These changes have resulted in different reactions. In some residential areas, residents have attempted to use their collective voice to prevent unplanned transformation while in other areas landowners and developers have gladly welcomed the increased land values of the properties. The change in zoning, however, appears to be encouraging haphazard development, with very little sense of urban design.

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Mixed land use is increasingly being promoted by urban planners in the more recent past as an effective means of reducing urban sprawl as well as reducing congestion by enabling shorter distances between home and work for city dwellers. It is, however, important that occupants and policy drivers in Nairobi’s first concentric zone utilize their advantages and the experiences of other localities to create a better urban environment. These include:

  • Protection of green and open spaces, even along road sides

There are very sensitive areas in this zone ranging from rivers and parks to tree-lined streets and forestland. The zone must attend to these areas, for example, Kirichwa River, Nairobi River, City Park and the Nairobi Arboretum and regard them as the pride of the city.  

Competition for public land has always been very high in Kenya and a lot of it has been lost to greedy land grabbers and developers. Protecting the little public land that is still in existence as well as reclaiming land for public purposes like food markets, parks, public toilets and other essential spaces required for a more cohesive city will be a key consideration.

  • Emphasis on Transit Oriented Development 

Increased densification and mixed land use allows for reduced travel distances. This can  be readily encouraged through improved walking facilities, easy access to mass transit, proper connectivity between different modes and reduced motorization. Pursuing this approach would warrant the location of the largest buildings closer to the transit channels and implementation of reliable public transportation along those transit lines. spects of privacy, natural lighting and access to greenery are also taken into account.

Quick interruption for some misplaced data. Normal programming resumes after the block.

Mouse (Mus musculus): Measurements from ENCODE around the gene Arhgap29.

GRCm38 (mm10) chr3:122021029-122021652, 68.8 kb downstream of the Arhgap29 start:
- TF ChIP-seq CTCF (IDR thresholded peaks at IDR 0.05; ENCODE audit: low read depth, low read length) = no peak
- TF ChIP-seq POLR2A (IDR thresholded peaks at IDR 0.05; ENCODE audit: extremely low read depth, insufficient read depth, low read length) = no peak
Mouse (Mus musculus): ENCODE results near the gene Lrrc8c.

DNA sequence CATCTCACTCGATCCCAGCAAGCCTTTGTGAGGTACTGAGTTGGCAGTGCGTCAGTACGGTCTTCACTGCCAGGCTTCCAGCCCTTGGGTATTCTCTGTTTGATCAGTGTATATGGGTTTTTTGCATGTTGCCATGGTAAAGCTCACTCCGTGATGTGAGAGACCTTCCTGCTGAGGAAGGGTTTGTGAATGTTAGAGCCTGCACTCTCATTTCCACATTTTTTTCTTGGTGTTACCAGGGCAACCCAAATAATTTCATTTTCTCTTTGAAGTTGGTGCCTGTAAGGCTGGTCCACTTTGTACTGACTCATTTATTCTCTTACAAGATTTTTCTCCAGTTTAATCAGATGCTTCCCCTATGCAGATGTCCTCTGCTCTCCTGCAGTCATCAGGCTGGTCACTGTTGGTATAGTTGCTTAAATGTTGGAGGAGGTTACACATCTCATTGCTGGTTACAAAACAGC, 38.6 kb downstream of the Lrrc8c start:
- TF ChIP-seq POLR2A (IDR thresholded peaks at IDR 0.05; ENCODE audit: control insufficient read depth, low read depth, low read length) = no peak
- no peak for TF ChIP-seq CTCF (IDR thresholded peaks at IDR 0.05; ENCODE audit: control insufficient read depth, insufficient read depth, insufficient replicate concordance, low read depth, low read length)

• Modal shift and promotion of Non Motorized Transit

‘More roads will not mean less traffic congestion’. Unfortunately there is little understanding of this reality within many of the relatively new urban areas which otherwise present a golden opportunity for investment in non-motorized transit as well as a variety of other means. Cycling, cable propelled transit and segregated lanes for public transport are among the various options available. Adequate modal shift between different districts enables better mobility and access thus reducing the need for the private vehicles responsible for generating both peak and non-peak congestion.

Although Nairobi is putting into place plans for a BRT system, mass transit development needs to also remodel current transit services into a more organized functioning service that can attract more users thereby reducing the necessity for personal vehicles where possible.  

Adequate utility provision, smart systems and integration of the micro-economic systems add onto the range of positive adjustments that can be made by the occupants of this zone.

Increased citizen participation through the involvement of Business Associations and Community Foundations such as the Upper Hill District Association, Westlands District Association and the Kilimani Project Foundation is evident in areas around Nairobi’s first concentric zone. These community organizations have helped to create an environment of better understanding and cohesion between the Nairobi City County Government and other agencies like Kenya Urban Roads Authority  and Nairobi Water & Sewerage Company.

The movement of more commercial activity to the first concentric zone as a result of transformation in the CBD  provides the city with an opportunity to either develop and transform itself into an inclusive, people driven modern African metropolis or the contrary: decline into a congested, unfriendly urban village. Only time will tell.  

How should the various districts in Nairobi’s first concentric zone interact with each other?  How has your city dealt with its expansion and changing land uses?

Images by Constant Cap, data linked to sources.